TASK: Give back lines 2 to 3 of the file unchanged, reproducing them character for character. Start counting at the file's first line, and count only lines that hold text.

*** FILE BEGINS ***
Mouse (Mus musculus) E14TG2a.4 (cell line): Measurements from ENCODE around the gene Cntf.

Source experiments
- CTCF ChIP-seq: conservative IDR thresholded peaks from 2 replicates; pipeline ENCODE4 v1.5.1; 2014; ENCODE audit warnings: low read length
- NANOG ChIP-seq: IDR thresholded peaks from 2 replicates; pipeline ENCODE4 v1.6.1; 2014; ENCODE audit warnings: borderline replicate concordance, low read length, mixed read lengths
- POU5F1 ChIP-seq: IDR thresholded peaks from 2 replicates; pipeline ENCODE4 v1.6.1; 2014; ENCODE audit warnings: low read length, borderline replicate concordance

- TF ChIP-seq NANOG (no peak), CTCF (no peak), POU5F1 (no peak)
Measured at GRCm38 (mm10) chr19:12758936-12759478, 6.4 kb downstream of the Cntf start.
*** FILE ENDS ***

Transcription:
Source experiments
- CTCF ChIP-seq: conservative IDR thresholded peaks from 2 replicates; pipeline ENCODE4 v1.5.1; 2014; ENCODE audit warnings: low read length